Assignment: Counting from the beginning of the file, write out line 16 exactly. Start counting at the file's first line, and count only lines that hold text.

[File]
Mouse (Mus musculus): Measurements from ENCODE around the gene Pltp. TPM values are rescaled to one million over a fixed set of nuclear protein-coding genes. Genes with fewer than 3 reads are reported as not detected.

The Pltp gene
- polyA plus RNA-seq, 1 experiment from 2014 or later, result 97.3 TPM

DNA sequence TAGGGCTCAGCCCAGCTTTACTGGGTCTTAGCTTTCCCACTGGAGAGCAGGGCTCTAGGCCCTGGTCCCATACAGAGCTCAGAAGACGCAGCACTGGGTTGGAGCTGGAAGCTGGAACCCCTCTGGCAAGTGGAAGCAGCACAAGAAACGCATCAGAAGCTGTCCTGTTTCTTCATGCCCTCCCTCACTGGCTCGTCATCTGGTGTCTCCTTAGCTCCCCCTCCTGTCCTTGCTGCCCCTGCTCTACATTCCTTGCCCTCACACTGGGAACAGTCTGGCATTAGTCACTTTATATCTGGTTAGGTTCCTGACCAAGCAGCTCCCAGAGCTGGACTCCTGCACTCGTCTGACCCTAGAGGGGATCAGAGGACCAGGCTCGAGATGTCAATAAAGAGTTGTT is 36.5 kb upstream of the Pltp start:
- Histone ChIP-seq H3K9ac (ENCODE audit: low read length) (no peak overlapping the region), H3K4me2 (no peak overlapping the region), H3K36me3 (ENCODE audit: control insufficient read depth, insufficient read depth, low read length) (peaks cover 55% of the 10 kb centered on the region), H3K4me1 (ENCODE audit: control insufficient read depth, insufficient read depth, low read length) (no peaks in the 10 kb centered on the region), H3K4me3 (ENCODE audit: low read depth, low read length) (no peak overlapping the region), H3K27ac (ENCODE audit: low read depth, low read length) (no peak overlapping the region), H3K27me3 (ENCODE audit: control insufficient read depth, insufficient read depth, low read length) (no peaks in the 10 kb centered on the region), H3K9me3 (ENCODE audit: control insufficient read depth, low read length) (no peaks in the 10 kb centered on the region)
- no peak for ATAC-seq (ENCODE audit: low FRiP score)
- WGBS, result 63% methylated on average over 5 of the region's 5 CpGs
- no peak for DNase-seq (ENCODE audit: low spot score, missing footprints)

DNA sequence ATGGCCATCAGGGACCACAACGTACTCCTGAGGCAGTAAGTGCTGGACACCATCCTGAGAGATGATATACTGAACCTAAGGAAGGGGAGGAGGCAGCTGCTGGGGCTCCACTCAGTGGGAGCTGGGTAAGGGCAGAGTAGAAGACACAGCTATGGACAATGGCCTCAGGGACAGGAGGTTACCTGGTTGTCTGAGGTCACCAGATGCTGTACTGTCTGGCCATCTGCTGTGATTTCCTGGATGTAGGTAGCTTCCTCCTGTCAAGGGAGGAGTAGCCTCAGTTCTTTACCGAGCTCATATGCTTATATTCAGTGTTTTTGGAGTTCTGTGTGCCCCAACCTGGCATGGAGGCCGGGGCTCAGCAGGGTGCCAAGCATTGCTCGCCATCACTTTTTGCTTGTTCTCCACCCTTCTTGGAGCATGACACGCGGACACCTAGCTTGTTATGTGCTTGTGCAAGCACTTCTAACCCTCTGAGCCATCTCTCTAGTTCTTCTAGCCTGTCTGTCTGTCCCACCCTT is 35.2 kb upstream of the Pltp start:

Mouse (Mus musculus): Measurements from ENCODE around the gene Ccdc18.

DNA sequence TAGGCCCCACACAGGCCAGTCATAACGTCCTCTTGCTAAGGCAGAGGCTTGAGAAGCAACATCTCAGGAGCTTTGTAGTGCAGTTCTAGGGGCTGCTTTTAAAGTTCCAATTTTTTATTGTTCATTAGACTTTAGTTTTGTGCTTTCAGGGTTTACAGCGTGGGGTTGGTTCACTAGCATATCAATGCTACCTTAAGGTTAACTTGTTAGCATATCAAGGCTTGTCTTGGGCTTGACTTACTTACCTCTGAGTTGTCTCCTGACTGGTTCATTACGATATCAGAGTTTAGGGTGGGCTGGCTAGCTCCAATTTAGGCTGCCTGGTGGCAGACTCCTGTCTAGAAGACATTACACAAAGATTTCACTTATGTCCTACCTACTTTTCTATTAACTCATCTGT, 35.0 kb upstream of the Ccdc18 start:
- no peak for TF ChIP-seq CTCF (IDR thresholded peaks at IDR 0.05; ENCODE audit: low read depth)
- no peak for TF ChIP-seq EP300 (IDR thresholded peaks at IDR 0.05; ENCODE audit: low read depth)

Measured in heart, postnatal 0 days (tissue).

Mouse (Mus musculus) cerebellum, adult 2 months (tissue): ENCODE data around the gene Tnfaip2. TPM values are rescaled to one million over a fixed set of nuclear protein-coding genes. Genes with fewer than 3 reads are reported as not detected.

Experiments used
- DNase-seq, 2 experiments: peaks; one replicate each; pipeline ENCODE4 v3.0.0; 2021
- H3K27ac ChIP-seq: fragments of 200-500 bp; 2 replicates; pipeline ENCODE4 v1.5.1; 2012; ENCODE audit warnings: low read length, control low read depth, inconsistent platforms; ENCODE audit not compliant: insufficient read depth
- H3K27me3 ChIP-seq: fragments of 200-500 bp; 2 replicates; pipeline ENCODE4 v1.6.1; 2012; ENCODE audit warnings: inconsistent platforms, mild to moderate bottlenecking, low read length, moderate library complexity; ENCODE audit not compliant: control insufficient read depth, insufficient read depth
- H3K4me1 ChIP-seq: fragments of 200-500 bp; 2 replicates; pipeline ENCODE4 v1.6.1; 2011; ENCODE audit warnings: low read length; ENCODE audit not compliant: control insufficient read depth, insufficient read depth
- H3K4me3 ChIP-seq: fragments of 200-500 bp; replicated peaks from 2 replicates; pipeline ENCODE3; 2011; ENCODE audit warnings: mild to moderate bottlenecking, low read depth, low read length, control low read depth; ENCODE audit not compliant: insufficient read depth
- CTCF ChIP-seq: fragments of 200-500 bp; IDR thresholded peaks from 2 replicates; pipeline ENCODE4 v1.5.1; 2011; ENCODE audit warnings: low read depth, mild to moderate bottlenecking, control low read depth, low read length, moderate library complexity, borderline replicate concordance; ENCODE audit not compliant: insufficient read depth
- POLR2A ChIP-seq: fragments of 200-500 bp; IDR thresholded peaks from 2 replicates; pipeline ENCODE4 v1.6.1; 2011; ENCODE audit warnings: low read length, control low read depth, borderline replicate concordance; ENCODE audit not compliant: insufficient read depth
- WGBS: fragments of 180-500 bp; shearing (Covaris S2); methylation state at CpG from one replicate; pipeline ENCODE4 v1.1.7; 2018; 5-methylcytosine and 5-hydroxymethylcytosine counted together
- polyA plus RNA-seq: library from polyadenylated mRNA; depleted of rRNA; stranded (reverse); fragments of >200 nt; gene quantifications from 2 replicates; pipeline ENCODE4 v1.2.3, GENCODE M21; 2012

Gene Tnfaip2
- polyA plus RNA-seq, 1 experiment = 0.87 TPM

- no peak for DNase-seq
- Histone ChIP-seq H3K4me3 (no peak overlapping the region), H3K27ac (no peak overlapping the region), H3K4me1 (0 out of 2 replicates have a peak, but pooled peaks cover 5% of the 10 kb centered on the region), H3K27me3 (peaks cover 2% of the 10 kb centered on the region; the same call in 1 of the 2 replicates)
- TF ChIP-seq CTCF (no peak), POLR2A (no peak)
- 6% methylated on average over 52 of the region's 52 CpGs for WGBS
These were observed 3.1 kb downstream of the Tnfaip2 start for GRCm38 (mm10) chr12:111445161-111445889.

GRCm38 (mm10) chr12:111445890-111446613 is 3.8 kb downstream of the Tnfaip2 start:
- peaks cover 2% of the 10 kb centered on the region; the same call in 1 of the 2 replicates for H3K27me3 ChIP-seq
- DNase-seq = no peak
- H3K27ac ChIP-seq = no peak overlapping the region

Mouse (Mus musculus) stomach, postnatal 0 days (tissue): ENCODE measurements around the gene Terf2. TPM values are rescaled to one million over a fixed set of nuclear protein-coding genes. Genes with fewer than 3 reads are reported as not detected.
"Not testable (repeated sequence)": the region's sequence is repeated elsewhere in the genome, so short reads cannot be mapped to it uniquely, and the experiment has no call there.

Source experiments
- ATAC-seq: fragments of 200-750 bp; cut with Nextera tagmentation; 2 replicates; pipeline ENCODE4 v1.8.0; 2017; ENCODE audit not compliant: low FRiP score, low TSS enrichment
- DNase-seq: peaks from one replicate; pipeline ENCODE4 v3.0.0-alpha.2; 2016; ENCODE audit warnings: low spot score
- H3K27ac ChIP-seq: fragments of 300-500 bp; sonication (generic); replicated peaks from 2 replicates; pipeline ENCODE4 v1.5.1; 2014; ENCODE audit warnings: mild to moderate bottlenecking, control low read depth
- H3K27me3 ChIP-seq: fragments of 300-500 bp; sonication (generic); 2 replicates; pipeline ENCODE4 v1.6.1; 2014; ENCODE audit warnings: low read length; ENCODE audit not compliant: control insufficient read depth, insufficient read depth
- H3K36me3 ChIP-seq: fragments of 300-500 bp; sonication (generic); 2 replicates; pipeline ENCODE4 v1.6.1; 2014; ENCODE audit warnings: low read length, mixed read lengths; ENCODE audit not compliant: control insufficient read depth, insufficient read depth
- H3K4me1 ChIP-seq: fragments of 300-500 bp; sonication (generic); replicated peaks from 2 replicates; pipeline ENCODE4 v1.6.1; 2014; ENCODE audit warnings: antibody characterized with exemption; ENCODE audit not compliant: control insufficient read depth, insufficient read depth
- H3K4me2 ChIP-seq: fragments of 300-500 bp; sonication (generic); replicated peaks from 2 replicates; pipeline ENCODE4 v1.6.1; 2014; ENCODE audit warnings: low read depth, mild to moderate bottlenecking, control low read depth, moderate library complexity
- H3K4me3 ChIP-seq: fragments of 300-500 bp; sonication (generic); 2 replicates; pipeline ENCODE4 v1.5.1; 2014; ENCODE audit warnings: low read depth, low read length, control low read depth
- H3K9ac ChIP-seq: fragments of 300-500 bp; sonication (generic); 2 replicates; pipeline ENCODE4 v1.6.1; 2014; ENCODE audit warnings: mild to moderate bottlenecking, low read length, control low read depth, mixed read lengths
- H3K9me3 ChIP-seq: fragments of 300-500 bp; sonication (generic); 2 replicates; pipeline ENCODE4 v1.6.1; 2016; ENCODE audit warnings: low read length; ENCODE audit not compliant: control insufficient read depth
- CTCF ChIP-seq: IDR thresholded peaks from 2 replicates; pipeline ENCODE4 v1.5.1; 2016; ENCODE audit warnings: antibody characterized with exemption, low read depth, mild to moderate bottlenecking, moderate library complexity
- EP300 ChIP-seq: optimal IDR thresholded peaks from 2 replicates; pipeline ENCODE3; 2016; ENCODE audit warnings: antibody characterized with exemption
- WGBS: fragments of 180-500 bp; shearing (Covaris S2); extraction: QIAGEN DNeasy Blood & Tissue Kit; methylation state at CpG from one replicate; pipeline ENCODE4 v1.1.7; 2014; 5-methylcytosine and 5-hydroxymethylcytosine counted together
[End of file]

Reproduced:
Experiments used